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I re-posted this Twitter thread on my Facebook page which was a description of some correspondence the author had recently received about the state of cities across the nation with all the recent unrest. My comment accompanying the Facebook post was “Rather depressing thread.” A well-meaning friend replied:
Jess, you should avoid depressing threads. I have read more good books — mostly history — in 2020 than in any previous year (retirement helps, but it’s not the sole cause). I also avoid MSM outlets like the plague, at least for national news. Good for my mental health!”
I understand where he is coming from. It’s probably good advice. But I’m not going to take it. Here was my response to my friend:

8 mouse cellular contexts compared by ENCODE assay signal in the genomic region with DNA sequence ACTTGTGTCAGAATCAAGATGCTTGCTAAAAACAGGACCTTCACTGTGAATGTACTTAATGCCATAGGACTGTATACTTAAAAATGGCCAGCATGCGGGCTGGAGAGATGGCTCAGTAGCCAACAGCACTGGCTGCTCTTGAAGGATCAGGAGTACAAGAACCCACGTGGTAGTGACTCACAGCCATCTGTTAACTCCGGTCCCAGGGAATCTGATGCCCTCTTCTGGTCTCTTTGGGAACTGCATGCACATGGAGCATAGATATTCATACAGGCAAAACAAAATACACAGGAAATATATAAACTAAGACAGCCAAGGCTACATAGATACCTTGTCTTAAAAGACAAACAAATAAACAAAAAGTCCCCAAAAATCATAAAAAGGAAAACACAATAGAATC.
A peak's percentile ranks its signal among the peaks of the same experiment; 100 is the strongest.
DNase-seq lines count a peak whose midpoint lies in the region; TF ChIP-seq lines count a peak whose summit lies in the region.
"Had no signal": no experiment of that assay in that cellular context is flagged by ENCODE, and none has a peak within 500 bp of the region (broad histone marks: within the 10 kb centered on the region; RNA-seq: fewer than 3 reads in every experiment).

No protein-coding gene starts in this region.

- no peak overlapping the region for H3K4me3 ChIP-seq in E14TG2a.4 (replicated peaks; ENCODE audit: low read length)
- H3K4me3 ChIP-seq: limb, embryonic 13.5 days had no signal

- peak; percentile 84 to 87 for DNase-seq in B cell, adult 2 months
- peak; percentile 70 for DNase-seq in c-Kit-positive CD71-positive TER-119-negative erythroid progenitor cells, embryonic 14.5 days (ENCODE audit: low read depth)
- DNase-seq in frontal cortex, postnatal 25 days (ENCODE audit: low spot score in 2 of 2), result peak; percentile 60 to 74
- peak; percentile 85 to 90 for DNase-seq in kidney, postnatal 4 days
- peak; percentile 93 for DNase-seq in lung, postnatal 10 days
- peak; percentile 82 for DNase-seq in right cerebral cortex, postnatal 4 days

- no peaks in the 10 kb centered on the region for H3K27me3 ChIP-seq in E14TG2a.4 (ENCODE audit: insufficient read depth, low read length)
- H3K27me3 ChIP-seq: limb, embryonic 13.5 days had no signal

“THESE are the times that try men’s souls. The summer soldier and the sunshine patriot will, in this crisis, shrink from the service of their country; but he that stands by it now, deserves the love and thanks of man and woman.”
“Yet panics, in some cases, have their uses; they produce as much good as hurt. Their duration is always short; the mind soon grows through them, and acquires a firmer habit than before.”
“I once felt all that kind of anger, which a man ought to feel, against the mean principles that are held by the Tories: a noted one, who kept a tavern at Amboy, was standing at his door, with as pretty a child in his hand, about eight or nine years old, as I ever saw, and after speaking his mind as freely as he thought was prudent, finished with this unfatherly expression, “Well! Give me peace in my day.” Not a man lives on the continent but fully believes that a separation must some time or other finally take place, and a generous parent should have said, “If there must be trouble, let it be in my day, that my child may have peace;”and this single reflection, well applied, is sufficient to awaken every man to duty.”